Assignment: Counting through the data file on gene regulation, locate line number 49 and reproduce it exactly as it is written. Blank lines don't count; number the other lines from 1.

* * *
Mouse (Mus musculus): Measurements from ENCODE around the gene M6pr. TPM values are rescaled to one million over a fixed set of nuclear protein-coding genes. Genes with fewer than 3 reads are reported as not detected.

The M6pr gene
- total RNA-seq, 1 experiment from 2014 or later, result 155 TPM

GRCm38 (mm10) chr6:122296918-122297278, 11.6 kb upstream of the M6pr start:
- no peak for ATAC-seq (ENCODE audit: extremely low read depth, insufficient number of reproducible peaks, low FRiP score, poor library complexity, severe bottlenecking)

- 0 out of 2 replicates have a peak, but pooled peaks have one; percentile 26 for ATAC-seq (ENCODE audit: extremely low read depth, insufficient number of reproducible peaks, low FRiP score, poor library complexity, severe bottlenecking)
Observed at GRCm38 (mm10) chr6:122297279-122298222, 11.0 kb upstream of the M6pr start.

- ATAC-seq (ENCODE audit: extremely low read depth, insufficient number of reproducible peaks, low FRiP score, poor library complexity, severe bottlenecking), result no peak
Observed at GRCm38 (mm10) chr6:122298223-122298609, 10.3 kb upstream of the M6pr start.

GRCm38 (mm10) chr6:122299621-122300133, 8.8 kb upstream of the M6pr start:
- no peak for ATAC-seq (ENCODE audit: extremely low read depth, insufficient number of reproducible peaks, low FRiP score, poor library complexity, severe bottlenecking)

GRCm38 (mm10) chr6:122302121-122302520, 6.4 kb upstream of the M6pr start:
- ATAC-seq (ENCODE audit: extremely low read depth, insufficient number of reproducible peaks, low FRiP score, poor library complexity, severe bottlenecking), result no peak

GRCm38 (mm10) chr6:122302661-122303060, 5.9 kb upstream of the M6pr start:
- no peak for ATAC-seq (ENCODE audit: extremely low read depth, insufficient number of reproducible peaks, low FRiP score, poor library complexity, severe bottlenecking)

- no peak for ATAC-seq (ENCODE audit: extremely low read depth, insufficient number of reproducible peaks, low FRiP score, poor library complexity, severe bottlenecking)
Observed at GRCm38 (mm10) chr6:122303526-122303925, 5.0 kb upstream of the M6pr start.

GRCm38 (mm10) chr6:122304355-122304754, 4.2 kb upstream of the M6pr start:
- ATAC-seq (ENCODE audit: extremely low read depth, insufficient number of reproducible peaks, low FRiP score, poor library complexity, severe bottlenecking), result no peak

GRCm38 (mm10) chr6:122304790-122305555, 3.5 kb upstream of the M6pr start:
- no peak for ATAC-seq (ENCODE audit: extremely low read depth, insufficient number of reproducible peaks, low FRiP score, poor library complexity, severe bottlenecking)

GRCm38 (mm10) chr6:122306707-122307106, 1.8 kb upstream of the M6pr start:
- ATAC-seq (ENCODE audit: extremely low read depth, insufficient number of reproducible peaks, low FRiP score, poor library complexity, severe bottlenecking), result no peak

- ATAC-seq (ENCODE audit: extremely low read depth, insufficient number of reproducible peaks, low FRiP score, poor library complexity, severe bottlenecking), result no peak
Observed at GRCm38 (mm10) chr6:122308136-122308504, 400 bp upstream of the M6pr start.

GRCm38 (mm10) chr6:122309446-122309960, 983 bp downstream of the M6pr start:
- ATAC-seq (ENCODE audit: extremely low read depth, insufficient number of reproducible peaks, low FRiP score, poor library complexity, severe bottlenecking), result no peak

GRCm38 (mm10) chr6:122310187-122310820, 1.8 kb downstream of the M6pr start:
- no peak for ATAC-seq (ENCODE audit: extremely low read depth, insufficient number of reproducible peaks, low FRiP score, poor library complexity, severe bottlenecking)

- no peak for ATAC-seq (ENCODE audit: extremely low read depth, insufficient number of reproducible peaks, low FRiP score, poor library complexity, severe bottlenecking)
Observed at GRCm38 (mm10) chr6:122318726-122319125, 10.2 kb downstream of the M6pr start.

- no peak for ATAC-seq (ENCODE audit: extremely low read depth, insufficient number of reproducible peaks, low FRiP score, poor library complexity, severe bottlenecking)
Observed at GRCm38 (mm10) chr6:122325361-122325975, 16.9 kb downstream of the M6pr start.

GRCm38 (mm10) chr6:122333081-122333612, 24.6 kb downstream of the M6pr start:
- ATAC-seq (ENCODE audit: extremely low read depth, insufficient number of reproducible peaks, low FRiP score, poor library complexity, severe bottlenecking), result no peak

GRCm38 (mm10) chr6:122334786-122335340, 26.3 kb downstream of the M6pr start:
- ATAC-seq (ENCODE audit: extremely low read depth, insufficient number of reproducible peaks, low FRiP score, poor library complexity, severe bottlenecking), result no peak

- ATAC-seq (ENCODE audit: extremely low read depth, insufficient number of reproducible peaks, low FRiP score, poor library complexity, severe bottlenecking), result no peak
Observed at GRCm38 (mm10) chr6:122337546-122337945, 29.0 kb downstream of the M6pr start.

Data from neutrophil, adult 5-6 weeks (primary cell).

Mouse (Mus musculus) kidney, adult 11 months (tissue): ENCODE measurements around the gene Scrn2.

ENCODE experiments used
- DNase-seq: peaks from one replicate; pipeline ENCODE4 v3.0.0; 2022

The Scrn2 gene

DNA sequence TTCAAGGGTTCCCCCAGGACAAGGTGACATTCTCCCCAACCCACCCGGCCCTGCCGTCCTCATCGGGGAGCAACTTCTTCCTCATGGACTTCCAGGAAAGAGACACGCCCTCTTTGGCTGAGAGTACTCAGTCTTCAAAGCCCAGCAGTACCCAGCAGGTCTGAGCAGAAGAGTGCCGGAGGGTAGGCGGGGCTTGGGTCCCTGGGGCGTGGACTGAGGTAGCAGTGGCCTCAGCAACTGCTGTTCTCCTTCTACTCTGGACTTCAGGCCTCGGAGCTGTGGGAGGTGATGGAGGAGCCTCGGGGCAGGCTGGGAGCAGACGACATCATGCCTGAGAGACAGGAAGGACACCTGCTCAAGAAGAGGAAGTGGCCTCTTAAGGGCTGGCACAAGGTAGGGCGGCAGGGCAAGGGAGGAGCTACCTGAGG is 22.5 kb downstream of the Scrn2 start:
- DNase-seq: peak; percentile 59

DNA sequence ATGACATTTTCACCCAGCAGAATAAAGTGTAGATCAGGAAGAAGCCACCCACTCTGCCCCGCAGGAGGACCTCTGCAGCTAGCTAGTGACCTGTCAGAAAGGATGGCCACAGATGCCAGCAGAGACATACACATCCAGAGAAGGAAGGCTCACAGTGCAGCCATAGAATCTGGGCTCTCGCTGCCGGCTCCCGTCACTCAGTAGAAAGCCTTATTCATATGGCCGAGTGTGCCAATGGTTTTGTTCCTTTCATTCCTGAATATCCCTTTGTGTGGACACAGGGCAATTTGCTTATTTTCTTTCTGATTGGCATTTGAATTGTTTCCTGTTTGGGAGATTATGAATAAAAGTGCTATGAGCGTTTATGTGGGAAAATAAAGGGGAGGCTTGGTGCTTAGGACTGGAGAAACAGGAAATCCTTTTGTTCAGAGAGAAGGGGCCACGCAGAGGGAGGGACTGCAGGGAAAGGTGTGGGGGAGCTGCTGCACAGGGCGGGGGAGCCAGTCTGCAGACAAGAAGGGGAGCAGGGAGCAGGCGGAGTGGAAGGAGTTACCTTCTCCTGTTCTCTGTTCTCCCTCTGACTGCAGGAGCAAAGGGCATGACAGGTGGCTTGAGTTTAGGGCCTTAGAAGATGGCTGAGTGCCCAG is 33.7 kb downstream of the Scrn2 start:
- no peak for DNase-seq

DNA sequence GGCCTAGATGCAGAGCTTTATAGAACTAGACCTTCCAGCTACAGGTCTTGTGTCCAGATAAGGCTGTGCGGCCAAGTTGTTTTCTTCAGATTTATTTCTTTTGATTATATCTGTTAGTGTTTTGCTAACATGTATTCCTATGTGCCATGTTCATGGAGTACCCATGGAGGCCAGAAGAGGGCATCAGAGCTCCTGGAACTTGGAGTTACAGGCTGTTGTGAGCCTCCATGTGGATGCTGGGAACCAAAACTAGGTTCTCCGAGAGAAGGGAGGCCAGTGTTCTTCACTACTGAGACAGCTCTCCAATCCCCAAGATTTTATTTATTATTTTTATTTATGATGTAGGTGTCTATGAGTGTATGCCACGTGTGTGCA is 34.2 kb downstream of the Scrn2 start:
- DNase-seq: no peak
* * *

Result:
DNA sequence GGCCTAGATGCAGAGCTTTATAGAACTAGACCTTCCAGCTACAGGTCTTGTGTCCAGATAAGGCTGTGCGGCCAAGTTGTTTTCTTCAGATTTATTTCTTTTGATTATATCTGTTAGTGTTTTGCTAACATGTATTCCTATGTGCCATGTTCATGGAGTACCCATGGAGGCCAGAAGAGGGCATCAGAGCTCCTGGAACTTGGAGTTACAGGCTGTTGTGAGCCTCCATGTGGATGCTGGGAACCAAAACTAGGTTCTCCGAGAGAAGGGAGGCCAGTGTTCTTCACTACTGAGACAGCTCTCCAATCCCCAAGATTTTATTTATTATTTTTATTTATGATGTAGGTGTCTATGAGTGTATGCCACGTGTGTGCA is 34.2 kb downstream of the Scrn2 start: